Week after week, for the past 34 years, Bill has displaced that image with one that conservatives and conservatism can wear with pride. And he accomplished it simply by being himself -- the consummate and civil defender of conservative principles. Bill has often devastated an opponent's position, but I have never known him to devastate an opponent.

I am saddened to note that on December 31, "Firing Line" will air its final episode. Thus will end an institution that is Bill's second most important contribution to the rise of conservatism in this century.

The first is, of course, his founding of National Review. In paying tribute to Bill this evening, we really must measure that accomplishment on the proper scale. To do that, I want to suggest a comparison between Bill and an industrial entrepreneur who preceded him by nearly a century: James J. Hill.

Hill, you may recall, built the Great Northern Railway during the 1880s. At that time, the American Northwest was still a vast wilderness. But in it Hill saw boundless opportunities. Defying obstacles ranging from obstructive town governments to the Rocky Mountains, Hill hacked his way across the continent, laying rail from St. Paul to Puget Sound. And unlike his competitors, he did it without a single government subsidy.

Homesteaders poured into the region and settled along the railway, on land that Hill provided at little or no cost. They grew wheat, stored their harvest in his grain elevators and shipped it to market on his trains. A wilderness region flourished, and James J. Hill rightly became known as the man who made the American Northwest. He made it by building the thing without which there could be no commerce and thus no prosperity: a transportation infrastructure.

In the 1950s, conservatives inhabited a similar kind of wilderness. We were, as Yogi Berra once said of the Mets, overwhelming underdogs. We had some of the greatest minds on the planet, but virtually no infrastructure. It was Bill Buckley who possessed the vision and determination to build it and make it work. That is the nature and value of National Review, and the proper scale on which to measure Bill Buckley's achievement in founding it. He is the pioneer who opened the marketplace of ideas to conservatives.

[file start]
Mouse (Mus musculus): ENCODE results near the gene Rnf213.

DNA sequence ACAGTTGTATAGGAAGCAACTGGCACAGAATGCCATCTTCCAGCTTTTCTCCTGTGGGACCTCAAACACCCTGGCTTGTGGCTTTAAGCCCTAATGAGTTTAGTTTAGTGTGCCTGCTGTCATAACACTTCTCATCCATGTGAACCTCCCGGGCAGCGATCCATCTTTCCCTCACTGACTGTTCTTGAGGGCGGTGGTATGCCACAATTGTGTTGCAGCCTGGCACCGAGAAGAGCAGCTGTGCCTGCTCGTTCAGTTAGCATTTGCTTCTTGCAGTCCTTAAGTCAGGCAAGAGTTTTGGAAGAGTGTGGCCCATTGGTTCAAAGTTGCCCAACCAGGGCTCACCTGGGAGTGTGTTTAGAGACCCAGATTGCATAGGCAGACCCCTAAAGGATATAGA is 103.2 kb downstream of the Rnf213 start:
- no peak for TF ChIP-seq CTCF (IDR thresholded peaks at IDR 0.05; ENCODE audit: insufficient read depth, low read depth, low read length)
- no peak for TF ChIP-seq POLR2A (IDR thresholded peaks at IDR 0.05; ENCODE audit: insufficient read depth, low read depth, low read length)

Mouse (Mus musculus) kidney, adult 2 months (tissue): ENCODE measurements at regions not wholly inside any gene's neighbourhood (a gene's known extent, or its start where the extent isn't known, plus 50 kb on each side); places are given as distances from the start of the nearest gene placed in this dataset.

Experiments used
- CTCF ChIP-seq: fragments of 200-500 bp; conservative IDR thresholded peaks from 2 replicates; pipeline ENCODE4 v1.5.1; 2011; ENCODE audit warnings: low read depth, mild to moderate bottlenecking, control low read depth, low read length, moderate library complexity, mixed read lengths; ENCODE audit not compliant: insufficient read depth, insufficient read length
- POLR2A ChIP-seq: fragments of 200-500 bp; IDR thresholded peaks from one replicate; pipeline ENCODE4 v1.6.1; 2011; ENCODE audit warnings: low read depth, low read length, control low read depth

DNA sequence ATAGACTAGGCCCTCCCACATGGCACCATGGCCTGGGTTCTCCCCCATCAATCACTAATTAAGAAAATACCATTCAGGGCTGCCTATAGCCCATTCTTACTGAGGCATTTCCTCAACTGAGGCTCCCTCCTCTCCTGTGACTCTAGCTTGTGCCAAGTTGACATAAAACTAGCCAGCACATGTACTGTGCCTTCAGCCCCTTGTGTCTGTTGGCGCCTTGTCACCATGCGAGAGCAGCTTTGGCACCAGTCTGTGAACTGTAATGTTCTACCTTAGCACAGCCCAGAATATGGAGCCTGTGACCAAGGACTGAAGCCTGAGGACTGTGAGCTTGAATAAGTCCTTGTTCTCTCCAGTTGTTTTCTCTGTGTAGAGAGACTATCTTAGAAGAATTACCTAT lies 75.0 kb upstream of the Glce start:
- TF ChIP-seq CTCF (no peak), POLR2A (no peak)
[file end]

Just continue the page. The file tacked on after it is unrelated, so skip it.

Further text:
But he was no passive steward. Even in those salad years, Bill had the intellectual credibility to attract the best conservative thinkers of the day, and they were thinkers of an extraordinary variety: Russell Kirk, Max Eastman, Frank Meyer, Brent Bozell, Whittaker Chambers, William Schlamm, James Burnham, John Chamberlain, Frank Chodorov, Richard Weaver, Donald Davidson, Jack Kilpatrick, and Bill Rusher, who served as National Review's publisher for more than three decades. And of course there were dozens more of that same large caliber.

In looking back, the wonder is that such a diverse company didn't come to blows and go their separate ways. That they didn't is one more mark of Bill's genius. For he possessed the tact and wisdom to convert their friction into a brilliant light that has illuminated conservatism's course for nearly 50 years.

In the same sense that James J. Hill made the American Northwest in the 19th century, Bill Buckley made American conservatism in the 20th. It is a rare thing when so much can be so clearly attributed to one man, and we need no poetic license to say that this is a great man.

Ed Feulner is president of The Heritage Foundation.

Remarks made on Oct. 20, 1999, upon presenting the Luce Award to William F. Buckley Jr.